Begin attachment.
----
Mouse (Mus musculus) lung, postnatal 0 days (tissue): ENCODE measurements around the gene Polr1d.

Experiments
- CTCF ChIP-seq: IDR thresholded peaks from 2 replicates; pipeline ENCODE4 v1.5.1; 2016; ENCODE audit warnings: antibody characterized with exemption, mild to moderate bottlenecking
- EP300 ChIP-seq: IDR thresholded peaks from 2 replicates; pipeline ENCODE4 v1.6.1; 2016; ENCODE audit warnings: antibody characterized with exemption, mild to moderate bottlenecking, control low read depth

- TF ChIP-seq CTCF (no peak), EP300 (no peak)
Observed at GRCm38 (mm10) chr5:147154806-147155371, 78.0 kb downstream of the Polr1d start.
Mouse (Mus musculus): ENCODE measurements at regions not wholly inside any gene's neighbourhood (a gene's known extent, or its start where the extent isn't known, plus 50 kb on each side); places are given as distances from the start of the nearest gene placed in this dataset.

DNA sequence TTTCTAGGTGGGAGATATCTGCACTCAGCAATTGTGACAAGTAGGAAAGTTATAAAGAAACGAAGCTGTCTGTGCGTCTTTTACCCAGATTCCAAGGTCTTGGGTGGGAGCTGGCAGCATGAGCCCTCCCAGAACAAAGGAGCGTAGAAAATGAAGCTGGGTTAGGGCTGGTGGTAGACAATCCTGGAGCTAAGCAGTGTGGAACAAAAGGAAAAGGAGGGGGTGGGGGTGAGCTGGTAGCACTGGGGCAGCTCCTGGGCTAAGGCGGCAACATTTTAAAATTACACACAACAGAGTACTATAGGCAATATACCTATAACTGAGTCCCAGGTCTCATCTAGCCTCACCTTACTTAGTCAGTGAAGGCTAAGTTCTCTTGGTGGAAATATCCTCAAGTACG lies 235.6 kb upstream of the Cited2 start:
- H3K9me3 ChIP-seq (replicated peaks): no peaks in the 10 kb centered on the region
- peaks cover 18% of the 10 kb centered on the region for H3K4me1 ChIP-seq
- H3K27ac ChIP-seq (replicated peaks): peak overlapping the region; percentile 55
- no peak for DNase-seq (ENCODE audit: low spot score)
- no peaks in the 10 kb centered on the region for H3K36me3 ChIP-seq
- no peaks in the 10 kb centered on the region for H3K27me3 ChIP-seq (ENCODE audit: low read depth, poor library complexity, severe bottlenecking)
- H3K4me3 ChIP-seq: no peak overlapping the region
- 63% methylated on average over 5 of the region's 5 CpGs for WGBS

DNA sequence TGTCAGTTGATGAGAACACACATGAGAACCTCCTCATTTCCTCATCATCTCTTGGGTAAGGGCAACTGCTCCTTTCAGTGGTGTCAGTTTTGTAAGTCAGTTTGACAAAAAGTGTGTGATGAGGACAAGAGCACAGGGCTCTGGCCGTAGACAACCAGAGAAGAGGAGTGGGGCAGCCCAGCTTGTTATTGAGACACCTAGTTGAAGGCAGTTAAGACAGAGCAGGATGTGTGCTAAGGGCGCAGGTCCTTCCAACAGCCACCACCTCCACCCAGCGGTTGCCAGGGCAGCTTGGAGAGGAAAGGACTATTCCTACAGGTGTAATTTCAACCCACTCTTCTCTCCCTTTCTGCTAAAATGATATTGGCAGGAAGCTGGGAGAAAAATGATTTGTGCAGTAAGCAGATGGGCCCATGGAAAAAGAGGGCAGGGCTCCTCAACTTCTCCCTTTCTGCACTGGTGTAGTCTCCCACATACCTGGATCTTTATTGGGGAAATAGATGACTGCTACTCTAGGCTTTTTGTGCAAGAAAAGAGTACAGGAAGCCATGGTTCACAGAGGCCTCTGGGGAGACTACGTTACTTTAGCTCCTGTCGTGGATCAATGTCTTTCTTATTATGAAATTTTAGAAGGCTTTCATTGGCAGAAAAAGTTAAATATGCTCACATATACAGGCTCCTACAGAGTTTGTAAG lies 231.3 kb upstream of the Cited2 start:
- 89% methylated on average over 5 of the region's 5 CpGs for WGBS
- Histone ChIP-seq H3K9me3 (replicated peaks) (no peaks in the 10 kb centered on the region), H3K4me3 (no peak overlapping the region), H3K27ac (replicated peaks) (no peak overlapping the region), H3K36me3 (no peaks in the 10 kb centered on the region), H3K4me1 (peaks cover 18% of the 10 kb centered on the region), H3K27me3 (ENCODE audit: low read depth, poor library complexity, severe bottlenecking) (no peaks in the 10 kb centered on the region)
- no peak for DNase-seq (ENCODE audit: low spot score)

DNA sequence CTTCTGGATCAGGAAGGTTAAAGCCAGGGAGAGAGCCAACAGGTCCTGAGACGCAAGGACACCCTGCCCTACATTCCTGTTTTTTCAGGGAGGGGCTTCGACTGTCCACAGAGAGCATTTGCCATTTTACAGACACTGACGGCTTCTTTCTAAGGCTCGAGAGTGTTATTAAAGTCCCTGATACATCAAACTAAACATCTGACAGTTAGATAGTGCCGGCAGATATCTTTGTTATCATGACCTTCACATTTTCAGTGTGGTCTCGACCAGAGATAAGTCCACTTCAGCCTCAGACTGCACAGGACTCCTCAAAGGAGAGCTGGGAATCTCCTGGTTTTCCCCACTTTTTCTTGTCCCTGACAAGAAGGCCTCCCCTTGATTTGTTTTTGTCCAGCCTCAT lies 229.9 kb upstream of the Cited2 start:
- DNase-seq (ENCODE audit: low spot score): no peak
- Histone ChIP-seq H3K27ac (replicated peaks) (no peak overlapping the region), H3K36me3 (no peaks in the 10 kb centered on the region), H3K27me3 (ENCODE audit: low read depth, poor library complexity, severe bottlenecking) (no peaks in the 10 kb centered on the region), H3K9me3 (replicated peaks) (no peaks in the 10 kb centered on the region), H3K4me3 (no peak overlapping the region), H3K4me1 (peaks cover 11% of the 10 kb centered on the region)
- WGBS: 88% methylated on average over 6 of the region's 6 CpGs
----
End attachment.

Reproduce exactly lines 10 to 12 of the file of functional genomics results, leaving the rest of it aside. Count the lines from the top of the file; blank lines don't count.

- peaks cover 18% of the 10 kb centered on the region for H3K4me1 ChIP-seq
- H3K27ac ChIP-seq (replicated peaks): peak overlapping the region; percentile 55
- no peak for DNase-seq (ENCODE audit: low spot score)